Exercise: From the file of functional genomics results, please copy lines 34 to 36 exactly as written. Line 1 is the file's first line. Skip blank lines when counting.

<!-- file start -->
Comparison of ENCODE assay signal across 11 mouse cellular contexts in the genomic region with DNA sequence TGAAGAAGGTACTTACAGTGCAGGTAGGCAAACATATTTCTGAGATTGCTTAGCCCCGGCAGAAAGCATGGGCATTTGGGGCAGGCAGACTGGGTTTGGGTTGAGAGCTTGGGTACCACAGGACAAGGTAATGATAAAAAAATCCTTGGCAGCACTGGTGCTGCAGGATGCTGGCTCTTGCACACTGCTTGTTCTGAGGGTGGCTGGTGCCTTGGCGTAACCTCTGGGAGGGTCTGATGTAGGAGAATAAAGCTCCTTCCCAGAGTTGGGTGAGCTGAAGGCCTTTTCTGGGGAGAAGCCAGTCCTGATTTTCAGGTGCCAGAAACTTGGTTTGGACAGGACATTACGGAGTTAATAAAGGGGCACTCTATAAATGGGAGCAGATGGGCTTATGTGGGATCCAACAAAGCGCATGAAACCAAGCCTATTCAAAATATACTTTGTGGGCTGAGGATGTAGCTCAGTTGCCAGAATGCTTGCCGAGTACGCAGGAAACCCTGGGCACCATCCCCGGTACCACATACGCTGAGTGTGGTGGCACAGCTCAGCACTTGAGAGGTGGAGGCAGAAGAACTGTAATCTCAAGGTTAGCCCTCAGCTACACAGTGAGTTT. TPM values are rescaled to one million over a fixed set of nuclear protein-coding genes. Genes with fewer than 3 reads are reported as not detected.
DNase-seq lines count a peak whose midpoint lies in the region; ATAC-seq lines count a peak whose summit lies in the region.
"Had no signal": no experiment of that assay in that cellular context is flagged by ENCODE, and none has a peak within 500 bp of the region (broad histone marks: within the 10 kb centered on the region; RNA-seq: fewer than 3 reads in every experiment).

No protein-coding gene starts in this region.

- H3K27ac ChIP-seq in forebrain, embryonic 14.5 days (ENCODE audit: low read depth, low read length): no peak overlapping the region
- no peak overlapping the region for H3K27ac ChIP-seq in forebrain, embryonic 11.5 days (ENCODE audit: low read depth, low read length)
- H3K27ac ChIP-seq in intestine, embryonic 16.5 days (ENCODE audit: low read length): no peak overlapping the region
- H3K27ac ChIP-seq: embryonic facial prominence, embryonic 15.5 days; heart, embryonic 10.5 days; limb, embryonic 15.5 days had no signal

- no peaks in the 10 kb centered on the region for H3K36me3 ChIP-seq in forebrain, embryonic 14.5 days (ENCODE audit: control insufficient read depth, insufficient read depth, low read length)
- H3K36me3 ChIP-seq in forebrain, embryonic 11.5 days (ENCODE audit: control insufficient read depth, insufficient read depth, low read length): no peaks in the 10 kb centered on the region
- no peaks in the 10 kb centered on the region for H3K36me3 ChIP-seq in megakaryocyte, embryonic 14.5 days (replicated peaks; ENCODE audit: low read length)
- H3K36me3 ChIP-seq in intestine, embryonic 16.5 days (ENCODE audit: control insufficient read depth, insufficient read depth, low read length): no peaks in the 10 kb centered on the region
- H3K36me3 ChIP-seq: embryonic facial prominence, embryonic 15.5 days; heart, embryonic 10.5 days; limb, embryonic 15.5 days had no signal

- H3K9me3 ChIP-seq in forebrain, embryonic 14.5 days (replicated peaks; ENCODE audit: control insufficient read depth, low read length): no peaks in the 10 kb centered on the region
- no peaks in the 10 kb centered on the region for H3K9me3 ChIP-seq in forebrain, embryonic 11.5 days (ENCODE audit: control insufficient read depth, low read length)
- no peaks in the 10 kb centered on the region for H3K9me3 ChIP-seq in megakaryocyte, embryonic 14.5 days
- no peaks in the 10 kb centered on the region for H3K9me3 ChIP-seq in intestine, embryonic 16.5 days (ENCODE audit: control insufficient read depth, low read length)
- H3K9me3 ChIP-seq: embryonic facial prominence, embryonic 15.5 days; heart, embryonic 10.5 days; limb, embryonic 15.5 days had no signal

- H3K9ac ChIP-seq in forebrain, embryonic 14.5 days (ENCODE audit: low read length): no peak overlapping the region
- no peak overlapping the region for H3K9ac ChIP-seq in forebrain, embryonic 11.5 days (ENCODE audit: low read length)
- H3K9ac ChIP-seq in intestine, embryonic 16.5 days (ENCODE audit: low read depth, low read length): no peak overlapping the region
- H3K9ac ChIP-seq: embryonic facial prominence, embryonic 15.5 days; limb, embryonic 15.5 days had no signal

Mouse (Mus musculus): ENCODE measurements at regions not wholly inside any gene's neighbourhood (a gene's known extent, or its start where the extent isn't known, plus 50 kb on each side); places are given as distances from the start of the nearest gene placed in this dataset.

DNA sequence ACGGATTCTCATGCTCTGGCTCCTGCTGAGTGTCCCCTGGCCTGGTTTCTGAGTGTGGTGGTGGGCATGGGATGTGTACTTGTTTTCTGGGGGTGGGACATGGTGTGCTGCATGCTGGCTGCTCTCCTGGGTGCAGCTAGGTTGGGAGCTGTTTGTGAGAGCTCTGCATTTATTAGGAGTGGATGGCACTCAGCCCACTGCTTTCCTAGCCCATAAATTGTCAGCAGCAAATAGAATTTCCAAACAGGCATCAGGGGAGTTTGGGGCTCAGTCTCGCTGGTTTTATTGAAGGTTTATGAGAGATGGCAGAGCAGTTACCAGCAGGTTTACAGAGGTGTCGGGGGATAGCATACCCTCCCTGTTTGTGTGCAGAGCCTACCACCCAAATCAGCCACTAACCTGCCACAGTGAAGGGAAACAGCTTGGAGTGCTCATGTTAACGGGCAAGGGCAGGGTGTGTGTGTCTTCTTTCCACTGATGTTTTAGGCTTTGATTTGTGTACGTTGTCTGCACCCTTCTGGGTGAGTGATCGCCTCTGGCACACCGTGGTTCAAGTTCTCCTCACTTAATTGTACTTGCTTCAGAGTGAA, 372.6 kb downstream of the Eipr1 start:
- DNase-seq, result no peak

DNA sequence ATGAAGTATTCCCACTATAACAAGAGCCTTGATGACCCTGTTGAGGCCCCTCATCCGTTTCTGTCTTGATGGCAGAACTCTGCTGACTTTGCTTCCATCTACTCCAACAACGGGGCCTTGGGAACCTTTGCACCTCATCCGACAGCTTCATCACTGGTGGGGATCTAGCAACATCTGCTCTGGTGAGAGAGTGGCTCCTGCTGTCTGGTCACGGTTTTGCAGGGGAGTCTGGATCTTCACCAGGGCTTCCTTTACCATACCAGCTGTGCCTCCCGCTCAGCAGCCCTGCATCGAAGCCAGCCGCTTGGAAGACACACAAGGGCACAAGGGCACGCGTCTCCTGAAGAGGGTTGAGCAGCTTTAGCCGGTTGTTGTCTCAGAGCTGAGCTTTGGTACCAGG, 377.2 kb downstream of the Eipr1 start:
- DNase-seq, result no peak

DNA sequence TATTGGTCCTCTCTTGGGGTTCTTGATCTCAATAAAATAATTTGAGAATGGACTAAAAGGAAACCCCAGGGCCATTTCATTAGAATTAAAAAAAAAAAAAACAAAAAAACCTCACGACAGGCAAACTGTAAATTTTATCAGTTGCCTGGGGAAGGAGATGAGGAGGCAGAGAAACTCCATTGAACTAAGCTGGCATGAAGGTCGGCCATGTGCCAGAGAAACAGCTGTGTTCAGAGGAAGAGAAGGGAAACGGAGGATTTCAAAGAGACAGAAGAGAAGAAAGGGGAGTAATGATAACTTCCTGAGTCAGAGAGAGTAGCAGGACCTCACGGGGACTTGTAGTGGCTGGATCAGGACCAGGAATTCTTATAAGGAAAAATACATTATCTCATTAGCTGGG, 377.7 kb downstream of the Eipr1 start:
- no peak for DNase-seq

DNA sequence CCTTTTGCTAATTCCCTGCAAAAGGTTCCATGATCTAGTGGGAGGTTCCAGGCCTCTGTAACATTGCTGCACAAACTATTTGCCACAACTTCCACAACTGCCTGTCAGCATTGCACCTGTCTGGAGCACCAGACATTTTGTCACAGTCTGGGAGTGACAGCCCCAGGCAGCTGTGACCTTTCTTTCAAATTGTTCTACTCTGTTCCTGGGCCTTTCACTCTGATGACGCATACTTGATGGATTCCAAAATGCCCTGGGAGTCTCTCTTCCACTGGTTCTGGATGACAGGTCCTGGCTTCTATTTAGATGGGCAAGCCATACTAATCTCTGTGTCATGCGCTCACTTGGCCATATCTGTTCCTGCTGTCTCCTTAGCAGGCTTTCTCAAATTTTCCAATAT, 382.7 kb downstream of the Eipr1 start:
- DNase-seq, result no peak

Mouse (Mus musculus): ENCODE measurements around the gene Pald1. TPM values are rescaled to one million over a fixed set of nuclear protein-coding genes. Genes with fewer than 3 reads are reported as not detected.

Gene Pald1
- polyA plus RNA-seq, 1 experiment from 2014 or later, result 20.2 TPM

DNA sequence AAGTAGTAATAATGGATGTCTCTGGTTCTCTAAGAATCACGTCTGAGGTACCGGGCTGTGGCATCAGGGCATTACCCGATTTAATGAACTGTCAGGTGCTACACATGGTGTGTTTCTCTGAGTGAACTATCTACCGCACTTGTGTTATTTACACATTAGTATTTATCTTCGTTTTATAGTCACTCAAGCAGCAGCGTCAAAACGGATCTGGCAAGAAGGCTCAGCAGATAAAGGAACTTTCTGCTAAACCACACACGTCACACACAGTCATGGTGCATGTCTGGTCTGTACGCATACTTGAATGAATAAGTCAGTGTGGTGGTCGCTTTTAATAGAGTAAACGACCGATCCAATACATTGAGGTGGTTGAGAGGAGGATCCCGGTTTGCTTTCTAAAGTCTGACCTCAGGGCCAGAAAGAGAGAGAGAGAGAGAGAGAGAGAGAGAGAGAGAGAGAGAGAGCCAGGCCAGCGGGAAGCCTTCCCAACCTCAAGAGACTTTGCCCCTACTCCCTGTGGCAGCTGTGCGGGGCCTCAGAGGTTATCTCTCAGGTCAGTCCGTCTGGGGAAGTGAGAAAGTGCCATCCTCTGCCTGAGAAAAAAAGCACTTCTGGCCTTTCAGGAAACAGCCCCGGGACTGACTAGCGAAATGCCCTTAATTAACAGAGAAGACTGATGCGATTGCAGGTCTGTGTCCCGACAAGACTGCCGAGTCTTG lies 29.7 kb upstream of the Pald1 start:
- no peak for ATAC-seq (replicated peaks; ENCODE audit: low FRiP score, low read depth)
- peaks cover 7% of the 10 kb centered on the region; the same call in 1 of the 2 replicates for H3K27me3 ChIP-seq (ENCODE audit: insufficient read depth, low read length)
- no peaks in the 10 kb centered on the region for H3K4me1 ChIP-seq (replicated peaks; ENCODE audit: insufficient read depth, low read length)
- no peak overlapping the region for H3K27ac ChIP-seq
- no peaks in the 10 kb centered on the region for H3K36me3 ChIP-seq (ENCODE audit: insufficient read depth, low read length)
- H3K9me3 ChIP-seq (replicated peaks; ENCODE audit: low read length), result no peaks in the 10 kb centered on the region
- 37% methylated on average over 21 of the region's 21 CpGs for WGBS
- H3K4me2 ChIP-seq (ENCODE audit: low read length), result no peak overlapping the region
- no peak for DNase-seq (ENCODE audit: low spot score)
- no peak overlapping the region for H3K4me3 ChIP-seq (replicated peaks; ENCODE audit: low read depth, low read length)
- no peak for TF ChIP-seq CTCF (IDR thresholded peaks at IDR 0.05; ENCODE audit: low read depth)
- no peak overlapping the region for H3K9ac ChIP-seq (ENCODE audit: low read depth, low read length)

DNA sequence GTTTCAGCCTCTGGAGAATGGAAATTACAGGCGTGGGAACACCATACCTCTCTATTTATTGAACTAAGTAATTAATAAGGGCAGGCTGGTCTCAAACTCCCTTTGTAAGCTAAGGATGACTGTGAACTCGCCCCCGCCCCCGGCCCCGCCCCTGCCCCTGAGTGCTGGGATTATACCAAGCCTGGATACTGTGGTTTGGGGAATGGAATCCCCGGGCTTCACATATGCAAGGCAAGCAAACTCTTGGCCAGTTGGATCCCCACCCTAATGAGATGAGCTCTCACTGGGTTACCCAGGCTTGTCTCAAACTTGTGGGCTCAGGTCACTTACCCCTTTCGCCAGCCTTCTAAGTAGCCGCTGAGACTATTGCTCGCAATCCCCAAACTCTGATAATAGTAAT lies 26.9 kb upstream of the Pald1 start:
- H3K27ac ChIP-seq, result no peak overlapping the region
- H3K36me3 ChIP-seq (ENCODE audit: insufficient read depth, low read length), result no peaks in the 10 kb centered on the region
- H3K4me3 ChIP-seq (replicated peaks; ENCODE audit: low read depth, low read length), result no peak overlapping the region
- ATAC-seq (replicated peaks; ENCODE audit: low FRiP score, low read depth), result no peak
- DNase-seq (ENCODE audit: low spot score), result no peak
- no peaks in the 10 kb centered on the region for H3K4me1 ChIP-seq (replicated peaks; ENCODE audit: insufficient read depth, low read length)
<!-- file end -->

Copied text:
- polyA plus RNA-seq, 1 experiment from 2014 or later, result 20.2 TPM

DNA sequence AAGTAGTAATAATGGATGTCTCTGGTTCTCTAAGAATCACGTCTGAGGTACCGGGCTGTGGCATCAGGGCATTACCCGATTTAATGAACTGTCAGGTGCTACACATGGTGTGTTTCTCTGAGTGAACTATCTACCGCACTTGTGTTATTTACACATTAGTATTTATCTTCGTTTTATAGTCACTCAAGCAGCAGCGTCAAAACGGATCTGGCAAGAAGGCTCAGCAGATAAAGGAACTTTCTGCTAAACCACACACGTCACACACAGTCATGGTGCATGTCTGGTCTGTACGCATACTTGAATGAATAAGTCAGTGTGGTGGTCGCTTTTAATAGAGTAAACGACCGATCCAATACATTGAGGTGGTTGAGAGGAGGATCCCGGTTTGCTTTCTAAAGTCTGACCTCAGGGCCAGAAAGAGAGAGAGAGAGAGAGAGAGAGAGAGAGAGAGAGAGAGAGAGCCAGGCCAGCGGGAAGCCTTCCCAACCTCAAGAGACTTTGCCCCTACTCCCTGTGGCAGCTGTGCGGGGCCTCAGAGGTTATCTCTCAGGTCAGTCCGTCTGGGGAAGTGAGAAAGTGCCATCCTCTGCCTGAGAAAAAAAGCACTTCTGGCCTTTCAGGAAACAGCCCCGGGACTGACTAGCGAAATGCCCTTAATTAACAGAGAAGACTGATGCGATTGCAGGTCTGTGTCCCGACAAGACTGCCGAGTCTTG lies 29.7 kb upstream of the Pald1 start:
- no peak for ATAC-seq (replicated peaks; ENCODE audit: low FRiP score, low read depth)